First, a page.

Reactions of butanols with hydrbromic acid
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In this experiment, 1-butanol or 2-butanol will be converted to the corresponding alkyl bromide with HBR, while using sulfuric acid as a catalyst. The sulfuric acid will accelerate the chemical reaction with being consumed in the process, it will increase the concentration of the protonated alcohol, which then can form an alkyl bromide by either an SN1 or SN2 reaction.
The reaction for both mechanisms depends on the concentration of protonated alcohol and the catalyst should increase the rate of the reaction. This could increase the amount of alkyl bromide produced, but it could increase the side reactions as well which would reduce product yield. Therefore this experiment will test different ratios to determine the best cost ratio.
1. Assemble an apparatus for heating under reflux using a 50-mL round-bottomed flask, a water cooled reflux condenser, and a gas trap containing 1 M NaOH. The gas trap can be omitted if you under a fume hood.
2. Weigh 72.0 mmol of your assigned alcohol (1-butanol or 2-butanol) into the round-bottomed flask.
3. Cool the flask in ice water and under the hood cautiously add 10.0 mL (89 mmol) of 48% aqueous hydrobromic acid. Then add your assigned volume of concentrated sulfuric acid.
4. Drop in some boiling chips and heat the mix under reflux for one hour from the time the solution starts to boil. Separation:
5. Codistill the alkyl bromide with the water present in the reaction mix, using a simple distillation apparatus (no additional funnel) with a graduated cylinder as the receiver.\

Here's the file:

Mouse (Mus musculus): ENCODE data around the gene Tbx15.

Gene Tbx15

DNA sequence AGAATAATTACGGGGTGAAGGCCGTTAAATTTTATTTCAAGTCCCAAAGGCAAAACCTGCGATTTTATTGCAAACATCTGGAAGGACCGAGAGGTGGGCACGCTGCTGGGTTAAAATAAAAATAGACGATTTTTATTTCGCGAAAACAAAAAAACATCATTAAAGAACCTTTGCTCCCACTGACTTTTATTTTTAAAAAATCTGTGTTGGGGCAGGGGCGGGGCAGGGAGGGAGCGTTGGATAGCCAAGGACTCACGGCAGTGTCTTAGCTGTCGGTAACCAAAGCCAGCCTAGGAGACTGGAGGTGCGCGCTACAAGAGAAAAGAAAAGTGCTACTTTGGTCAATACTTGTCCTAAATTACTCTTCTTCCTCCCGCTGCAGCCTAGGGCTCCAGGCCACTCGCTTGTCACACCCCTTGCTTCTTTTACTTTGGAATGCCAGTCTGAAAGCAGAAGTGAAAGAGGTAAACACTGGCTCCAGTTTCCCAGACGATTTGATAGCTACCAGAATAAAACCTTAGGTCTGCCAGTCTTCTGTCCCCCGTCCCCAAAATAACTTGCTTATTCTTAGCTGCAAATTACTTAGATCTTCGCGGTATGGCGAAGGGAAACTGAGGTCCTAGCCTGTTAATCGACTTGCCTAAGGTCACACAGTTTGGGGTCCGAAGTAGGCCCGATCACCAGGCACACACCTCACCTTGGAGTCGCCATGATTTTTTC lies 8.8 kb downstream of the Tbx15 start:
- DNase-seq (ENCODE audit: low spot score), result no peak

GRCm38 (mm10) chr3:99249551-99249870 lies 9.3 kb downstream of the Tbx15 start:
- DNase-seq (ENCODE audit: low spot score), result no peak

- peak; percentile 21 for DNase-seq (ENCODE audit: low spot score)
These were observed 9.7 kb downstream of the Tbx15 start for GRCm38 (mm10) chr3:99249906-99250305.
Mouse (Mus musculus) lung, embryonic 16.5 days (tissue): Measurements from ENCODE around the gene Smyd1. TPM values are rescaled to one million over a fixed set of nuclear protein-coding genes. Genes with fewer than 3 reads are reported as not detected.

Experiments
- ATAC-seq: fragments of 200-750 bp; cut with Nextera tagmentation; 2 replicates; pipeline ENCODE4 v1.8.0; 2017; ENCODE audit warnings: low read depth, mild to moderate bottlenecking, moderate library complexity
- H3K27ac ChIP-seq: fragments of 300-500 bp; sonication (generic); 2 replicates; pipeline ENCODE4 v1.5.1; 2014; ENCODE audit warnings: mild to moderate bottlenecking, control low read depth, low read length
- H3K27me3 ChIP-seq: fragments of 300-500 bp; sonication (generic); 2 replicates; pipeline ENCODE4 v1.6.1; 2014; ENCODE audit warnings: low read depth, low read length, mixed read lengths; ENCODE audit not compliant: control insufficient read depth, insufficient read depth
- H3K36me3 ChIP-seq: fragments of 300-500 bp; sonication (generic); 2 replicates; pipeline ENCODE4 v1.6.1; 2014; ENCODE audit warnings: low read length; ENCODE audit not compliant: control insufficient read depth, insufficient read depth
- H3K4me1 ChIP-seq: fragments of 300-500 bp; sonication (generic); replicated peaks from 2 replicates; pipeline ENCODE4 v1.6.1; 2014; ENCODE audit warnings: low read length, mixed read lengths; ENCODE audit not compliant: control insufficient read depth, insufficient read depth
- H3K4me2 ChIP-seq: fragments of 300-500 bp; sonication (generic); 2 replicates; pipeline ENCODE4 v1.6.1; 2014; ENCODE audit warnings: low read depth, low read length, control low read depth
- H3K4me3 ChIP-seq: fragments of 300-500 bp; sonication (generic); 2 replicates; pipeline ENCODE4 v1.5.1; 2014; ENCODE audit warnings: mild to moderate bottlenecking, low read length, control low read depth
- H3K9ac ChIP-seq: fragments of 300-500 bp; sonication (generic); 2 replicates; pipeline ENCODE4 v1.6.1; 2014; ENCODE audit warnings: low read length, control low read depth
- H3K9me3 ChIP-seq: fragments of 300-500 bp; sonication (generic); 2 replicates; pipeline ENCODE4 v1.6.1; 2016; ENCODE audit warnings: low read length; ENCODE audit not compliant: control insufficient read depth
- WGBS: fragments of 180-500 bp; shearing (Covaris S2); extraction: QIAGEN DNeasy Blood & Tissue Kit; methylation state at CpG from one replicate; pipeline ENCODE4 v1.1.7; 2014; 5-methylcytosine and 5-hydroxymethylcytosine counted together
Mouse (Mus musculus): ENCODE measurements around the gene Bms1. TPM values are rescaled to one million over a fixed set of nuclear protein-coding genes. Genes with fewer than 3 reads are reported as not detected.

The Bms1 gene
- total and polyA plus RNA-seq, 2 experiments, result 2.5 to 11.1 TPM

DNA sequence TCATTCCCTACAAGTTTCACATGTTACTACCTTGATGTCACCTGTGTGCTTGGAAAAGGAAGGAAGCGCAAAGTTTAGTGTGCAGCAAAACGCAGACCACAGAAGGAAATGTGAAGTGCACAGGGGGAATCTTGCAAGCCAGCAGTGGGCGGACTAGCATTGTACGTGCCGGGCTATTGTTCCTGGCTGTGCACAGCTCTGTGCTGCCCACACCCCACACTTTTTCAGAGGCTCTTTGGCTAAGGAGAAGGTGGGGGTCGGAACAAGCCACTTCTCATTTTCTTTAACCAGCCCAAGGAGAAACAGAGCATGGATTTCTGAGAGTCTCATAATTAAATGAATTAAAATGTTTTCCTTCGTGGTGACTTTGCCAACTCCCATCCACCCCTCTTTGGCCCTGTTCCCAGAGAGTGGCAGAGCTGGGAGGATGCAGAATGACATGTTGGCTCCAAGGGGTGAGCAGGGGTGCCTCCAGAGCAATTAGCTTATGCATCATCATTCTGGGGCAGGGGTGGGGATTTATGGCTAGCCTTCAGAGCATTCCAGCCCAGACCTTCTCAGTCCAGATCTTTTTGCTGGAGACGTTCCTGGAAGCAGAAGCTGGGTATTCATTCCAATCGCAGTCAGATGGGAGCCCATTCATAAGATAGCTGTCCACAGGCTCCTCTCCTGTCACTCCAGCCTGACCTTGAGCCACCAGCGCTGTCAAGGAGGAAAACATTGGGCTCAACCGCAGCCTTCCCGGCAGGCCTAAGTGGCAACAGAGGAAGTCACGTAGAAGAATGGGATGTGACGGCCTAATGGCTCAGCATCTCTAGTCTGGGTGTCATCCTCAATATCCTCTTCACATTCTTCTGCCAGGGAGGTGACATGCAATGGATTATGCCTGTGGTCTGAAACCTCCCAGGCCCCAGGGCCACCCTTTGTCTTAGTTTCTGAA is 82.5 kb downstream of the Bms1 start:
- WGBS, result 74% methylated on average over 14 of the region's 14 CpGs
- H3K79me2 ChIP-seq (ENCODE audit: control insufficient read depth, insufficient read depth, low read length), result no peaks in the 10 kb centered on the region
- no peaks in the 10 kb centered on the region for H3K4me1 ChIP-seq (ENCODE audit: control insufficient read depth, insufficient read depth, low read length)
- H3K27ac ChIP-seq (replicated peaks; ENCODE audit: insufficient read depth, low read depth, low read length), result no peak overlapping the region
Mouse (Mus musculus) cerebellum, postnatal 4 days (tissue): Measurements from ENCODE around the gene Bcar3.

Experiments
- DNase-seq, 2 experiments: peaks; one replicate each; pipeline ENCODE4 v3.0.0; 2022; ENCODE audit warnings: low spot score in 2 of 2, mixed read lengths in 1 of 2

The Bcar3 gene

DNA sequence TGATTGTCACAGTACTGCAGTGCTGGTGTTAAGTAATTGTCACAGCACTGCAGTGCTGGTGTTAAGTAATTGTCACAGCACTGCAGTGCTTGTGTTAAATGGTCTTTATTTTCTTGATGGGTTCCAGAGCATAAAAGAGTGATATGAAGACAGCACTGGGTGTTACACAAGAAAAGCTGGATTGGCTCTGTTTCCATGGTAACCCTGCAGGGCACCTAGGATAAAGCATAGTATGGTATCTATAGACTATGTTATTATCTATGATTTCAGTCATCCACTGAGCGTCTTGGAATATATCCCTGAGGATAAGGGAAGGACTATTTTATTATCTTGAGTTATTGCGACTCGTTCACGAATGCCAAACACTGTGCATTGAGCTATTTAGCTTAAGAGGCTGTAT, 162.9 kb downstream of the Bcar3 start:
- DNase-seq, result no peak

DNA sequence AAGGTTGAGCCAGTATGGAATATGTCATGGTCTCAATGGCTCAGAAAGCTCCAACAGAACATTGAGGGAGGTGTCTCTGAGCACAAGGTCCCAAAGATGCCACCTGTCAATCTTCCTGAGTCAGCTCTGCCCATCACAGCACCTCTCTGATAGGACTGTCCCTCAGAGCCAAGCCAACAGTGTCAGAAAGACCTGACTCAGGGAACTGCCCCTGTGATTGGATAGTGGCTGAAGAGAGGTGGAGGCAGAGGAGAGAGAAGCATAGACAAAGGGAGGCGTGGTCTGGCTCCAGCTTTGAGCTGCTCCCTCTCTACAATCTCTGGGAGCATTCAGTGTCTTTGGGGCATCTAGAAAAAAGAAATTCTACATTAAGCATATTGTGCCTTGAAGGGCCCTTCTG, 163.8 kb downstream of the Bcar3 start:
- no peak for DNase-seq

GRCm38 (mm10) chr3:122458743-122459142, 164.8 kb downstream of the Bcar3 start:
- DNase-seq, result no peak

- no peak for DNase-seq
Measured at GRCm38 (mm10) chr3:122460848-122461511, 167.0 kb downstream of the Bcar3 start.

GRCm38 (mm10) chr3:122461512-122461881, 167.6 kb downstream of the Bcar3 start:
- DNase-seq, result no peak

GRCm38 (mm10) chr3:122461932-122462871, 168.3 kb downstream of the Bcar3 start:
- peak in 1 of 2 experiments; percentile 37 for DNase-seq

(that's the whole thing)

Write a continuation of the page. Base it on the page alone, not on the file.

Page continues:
6. Stop the distillation when the distillate is no longer cloudy and the organic layer no longer increases in volume over a period of 5-10 minutes.
7. Add 10 mL of water to the distillate, shake the mix in a separatory funnel, and separate the layers cleanly. If you’re not sure which is the organic layer, test a drop of each layer with a drop of water.
8. Cautiously wash the organic layer with 5 mL of cold concentrated sulfuric acid and save the top layer.
9. Then wash it with a 10-mL portion of water followed by a 10-mL of saturated aqueous sodium bicarbonate, saving the bottom layer each time.
10. Dry the alkyl bromide with a little anhydrous calcium chloride.
11. Decant and weigh the product at this point, and report the crude yield. Purification and Analysis
12. Purify the alkyl bromide by simple distillation from a 25-mL boiling flask (small-scale distillation apparatus can be used).
13. Collect the product over a 3-4° range centered around the expected boiling point.
14. Measure the mass of the purified product.
15. Obtain infrared spectrum.
16. Turn in the product